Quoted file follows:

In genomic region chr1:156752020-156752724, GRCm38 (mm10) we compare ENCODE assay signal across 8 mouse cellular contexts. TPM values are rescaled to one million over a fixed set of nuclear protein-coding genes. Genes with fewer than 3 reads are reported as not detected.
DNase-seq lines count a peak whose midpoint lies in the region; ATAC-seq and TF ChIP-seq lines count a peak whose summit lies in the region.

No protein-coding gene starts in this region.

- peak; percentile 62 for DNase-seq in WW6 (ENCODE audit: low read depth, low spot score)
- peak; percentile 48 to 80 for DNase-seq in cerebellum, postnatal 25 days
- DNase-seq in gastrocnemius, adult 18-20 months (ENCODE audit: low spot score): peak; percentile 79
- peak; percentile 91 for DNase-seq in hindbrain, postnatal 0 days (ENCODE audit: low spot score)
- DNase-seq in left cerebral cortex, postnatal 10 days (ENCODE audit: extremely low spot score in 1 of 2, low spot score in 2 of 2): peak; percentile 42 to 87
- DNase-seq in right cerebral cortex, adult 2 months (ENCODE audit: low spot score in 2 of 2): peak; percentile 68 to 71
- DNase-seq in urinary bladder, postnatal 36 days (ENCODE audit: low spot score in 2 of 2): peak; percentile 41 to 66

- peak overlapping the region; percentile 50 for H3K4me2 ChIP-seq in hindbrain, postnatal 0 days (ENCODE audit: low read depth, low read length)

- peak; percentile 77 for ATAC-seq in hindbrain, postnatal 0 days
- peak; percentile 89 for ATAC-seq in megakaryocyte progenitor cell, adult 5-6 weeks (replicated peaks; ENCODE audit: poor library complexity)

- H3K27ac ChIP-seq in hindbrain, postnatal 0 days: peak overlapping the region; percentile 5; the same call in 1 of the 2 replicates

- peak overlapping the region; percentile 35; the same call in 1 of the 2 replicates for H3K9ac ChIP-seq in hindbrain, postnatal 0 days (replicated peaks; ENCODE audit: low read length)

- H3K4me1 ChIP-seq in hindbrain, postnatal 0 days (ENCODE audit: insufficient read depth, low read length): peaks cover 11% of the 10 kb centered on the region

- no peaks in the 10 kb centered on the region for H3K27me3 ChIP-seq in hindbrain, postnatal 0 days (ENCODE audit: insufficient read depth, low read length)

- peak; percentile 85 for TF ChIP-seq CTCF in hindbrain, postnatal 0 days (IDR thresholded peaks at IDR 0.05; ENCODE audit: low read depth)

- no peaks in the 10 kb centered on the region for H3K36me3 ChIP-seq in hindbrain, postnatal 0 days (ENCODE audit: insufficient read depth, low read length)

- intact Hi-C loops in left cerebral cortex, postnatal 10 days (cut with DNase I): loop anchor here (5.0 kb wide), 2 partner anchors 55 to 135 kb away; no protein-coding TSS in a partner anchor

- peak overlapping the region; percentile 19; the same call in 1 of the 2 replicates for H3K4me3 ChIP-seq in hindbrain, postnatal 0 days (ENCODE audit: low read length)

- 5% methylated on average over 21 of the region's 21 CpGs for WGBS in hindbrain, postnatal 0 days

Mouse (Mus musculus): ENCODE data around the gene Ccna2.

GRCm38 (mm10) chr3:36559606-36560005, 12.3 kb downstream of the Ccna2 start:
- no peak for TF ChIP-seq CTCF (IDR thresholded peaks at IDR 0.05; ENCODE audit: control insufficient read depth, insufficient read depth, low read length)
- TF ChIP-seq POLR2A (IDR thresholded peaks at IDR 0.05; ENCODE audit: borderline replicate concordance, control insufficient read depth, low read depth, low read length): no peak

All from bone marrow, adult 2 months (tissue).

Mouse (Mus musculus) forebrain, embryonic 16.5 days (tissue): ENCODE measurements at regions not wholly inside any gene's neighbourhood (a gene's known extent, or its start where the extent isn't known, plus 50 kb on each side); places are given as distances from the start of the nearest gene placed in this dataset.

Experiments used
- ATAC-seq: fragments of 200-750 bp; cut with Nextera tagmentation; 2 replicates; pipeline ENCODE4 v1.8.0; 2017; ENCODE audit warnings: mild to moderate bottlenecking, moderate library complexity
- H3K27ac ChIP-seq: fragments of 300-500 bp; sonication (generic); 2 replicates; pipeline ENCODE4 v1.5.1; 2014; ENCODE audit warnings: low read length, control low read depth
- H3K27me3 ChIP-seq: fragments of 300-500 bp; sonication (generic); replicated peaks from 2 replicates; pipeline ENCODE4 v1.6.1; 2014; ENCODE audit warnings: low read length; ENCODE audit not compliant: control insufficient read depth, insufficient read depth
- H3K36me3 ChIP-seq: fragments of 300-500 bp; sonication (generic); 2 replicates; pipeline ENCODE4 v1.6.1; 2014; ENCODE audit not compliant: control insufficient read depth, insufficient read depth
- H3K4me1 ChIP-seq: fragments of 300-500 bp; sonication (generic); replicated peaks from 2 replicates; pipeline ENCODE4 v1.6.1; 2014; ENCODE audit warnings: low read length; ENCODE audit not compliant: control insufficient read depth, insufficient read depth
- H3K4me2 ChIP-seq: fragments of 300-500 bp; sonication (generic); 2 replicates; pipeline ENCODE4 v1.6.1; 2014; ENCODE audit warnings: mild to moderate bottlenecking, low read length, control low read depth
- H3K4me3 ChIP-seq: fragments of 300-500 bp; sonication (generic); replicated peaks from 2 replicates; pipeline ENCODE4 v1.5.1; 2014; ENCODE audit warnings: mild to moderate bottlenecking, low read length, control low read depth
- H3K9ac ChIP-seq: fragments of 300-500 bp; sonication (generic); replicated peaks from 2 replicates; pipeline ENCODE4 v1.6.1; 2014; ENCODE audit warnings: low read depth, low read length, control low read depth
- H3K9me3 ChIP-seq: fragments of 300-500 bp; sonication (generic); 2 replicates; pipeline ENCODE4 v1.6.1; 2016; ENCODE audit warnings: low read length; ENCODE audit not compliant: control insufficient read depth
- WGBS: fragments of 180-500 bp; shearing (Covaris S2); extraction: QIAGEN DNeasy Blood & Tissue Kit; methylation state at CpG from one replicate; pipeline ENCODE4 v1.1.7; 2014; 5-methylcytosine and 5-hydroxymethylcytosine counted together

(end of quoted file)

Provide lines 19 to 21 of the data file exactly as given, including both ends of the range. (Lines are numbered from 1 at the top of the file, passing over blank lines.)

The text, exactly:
- no peaks in the 10 kb centered on the region for H3K36me3 ChIP-seq in hindbrain, postnatal 0 days (ENCODE audit: insufficient read depth, low read length)

- intact Hi-C loops in left cerebral cortex, postnatal 10 days (cut with DNase I): loop anchor here (5.0 kb wide), 2 partner anchors 55 to 135 kb away; no protein-coding TSS in a partner anchor

- peak overlapping the region; percentile 19; the same call in 1 of the 2 replicates for H3K4me3 ChIP-seq in hindbrain, postnatal 0 days (ENCODE audit: low read length)